Drones are being used to assess the current pace of ice melt in the Arctic. Read this article, originally posted on the Latin Post.
The U.S. Navy has deployed underwater drones to monitor the melting of ice sheets on the Arctic. The Navy’s mission is to assess the speed in which the ice is melting and plan for possible Russian incursions as more open water becomes navigable.
The Navy deployed the underwater drones as part of its revised Arctic Road Map, which explains how the decreasing ice layers and rising water temperatures will create more water ways in Arctic and allow for greater sea traffic. The project will help plan for potential Russian incursions into the Arctic as the seas continue to open up. With the information, the Navy can plan accordingly.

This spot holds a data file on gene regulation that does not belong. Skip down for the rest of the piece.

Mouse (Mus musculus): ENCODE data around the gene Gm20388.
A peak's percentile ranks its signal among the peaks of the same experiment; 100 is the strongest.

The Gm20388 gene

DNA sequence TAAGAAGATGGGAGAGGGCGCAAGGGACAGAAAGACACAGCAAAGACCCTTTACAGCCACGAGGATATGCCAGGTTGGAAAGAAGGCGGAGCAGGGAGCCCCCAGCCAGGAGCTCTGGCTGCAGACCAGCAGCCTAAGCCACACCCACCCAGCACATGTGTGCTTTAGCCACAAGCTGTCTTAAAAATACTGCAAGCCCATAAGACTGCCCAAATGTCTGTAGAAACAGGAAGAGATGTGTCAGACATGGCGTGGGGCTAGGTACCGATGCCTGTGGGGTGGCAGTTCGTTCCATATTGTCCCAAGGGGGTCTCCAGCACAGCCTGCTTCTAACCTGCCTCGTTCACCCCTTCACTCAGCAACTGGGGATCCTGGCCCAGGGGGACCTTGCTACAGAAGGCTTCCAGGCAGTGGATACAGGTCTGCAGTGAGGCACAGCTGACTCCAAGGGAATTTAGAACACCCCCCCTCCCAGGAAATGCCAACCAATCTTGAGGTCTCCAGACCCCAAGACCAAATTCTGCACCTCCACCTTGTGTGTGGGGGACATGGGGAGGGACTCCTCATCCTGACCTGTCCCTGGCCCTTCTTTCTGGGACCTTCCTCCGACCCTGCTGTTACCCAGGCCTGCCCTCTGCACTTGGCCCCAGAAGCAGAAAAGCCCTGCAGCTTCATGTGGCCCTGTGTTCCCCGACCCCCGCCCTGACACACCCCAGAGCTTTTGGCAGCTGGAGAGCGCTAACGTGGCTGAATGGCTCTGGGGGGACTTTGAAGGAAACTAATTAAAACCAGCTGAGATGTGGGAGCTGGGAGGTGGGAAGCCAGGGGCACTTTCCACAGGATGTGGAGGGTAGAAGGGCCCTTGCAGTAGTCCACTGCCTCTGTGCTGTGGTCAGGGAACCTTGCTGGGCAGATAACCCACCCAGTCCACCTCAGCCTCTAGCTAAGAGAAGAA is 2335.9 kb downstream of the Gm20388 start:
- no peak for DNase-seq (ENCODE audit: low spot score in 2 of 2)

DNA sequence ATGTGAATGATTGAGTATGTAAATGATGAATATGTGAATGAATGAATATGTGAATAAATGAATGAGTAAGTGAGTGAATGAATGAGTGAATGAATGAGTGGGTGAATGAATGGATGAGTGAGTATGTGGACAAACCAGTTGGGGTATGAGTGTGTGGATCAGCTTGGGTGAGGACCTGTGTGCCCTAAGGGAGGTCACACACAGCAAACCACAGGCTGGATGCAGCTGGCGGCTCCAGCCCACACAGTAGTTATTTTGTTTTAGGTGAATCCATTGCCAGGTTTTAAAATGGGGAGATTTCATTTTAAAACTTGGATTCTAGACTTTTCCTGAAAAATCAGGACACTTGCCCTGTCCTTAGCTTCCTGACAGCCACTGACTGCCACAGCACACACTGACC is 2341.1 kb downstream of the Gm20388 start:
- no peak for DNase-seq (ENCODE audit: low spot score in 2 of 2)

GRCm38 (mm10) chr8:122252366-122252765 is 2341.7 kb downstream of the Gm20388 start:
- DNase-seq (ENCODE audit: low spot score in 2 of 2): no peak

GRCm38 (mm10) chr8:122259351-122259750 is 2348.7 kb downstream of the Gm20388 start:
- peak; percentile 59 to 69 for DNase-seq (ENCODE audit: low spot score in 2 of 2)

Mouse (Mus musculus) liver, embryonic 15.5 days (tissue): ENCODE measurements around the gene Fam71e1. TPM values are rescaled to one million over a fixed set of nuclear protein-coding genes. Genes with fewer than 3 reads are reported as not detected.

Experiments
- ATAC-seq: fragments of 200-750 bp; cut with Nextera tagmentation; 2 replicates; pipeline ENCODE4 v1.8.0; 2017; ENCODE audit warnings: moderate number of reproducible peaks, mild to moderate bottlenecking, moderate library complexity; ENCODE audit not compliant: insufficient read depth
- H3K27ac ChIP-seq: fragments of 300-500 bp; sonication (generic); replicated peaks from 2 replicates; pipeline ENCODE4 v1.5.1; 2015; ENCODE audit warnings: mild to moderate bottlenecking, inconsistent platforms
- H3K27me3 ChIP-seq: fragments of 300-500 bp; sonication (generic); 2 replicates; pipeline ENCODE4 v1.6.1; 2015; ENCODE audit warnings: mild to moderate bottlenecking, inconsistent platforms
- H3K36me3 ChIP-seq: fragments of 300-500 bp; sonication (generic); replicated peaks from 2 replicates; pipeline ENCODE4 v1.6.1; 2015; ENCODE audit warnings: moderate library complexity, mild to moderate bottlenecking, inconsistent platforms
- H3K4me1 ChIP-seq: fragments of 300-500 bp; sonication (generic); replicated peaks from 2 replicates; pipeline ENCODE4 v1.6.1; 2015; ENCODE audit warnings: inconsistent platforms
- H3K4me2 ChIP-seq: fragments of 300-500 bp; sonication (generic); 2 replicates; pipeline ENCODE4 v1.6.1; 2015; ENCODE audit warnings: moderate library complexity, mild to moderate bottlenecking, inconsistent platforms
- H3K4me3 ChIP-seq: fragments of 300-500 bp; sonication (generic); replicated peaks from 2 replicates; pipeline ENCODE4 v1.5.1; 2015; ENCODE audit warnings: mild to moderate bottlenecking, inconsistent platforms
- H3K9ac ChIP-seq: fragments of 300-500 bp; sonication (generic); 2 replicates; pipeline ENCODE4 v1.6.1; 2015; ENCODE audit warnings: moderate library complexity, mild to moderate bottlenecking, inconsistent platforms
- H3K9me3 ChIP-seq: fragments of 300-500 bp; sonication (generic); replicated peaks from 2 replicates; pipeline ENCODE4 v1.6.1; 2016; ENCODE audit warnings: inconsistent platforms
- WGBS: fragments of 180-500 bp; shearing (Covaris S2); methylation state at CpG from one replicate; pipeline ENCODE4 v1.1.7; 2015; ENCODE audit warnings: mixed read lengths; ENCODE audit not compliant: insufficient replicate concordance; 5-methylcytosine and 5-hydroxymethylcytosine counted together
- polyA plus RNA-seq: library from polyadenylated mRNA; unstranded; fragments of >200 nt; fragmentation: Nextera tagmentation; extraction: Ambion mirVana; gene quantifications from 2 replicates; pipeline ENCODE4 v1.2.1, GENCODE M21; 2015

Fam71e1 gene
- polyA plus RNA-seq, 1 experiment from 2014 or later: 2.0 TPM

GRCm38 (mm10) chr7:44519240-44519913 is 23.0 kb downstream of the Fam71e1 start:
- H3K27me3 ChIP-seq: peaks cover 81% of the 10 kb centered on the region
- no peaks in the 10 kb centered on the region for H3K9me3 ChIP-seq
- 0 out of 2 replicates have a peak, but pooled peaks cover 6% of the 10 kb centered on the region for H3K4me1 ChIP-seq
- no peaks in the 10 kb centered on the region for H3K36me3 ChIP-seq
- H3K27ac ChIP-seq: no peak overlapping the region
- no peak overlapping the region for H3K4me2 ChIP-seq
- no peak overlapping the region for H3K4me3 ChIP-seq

The drones will monitor the water’s temperature and salt content so scientists can create better models to predict when waterways will begin opening up, Martin Jeffries, science advisor to the Office of Naval Research (ONR) told Military Times.